Snoqualmie Valley Record transitions to subscription model

The pre-paid subscriptions will be $39 a year or $3.99 monthly.

The Snoqualmie Valley Record will be undergoing a shift in the way they deliver the local community newspaper on July 1.

Like many other newspapers, the Valley Record has had to re-examine the way they deliver the weekly newspaper amid the technological changes and shifting economics of the area.

The Valley Record will continue to provide its readers with a fair and balanced connection of what’s going on in their community, only not all residents will continue to receive the newspaper past the date transition. The Valley Record will move to a paid subscription model effective July 1.

“This is something that had to happen at some point. Being proactive rather than reactive will make a really big difference in the success of [the paper],” said regional publisher Eric LaFontaine.

Pre-paid subscriptions are $39 a year or $3.99 a month. Each paid subscription provides readers with unlimited digital access to all seven Eastside newspapers, including the valleyrecord.com site, unlimited digital access to all seven Eastside newspaper e-editions, and their choice of print publication to be delivered dry and on time (Friday) through the United States Postal Service. The paper will also be in newstands for $1.

“If someone in Snoqualmie Valley wanted to have the Redmond Reporter delivered to them, they could have that,” LaFontaine, said. “If they work in Redmond, but live in Snoqualmie, they could even have their Valley Record delivered to them in Redmond at work. The idea is provide unlimited access to things that are important to the reader regardless of location and access. This includes a mobile experience as well.”

Call 888-838-3000 to subscribe or visit www.valleyrecord.com/subscribe.

More in News

Sound Publishing file photo
King County approves gun warning sign requirement

Warning signs must be posted in all King County gun stores and firing ranges.

Football coaches butt heads: Mount Si and Mount Vernon coaches display unsportsmanlike behaviors

Both school districts are investigating the behavior of their coaches following state playoff game.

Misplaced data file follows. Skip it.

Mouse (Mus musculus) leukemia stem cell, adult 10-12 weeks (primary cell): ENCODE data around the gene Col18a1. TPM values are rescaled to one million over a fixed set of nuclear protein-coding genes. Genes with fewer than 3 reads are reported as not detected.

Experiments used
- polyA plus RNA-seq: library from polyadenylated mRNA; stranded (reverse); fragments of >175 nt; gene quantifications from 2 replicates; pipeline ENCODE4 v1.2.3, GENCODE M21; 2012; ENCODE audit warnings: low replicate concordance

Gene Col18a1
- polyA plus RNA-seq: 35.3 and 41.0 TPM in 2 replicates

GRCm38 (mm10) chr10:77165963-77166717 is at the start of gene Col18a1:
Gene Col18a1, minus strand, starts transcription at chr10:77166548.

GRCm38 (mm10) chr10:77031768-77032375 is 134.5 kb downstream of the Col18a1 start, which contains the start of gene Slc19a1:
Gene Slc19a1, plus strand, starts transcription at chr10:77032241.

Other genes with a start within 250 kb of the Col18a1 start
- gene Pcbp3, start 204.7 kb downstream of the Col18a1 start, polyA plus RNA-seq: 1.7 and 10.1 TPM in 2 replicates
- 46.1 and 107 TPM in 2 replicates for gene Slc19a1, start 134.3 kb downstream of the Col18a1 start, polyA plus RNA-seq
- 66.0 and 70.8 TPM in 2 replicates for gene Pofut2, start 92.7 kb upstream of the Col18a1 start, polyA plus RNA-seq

Peter Gabryjelski and other fourth-grade students from Ms. Cuddihy’s class welcome veterans as they enter the Snoqualmie Elementary Veterans Day assembly on Nov. 9. Madison Miller/staff photo
Snoqualmie Elementary fourth graders honor veterans with assembly

Ms. Cuddihy’s fourth graders host a Veterans Day breakfast and assembly for the 10th year.

Sallal announced that they made repairs to the vandalized water tank on Nov. 3. They finished test results and lifted the no drink order on Nov. 10. Photo courtesy of Sallal Water Association
No drink order lifted on North Bend homes

Locals in 82 homes were ordered to not drink their tap water for about 10 days.

Snoqualmie Casino staff members (from left) Trevor House, Linda Yem, Sophorn Seng, Ross Garmon and Jan Wu surround a gaming table in the new private gaming room at Snoqualmie Casino. Photo courtesy of Tarah Smigun
Snoqualmie Casino gets private gaming room

The addition is the final casino upgrade of 2018.

Snoqualmie Council approves Salish expansion project master plan application

The Salish Lodge and Spa Expansion project has passed another milestone on the path to construction.

King County considers how to invest in Snoqualmie River flood infrastructure

County representatives met in North Bend to talk with residents about an investment plan.

Veteran’s, Josh Harris and Asa Palagi start security company in early 2018 called Cascadia Global Security. Photo courtesy of CGS.
Two veterans launch private security company

Asa Palagi and Josh Harris start Cascadia Global Security to provide personalized security

North Bend completes full renovation of NE 12th Street

North Bend has completed a long time priority project, the improvement of NE 12th Street.

Most Read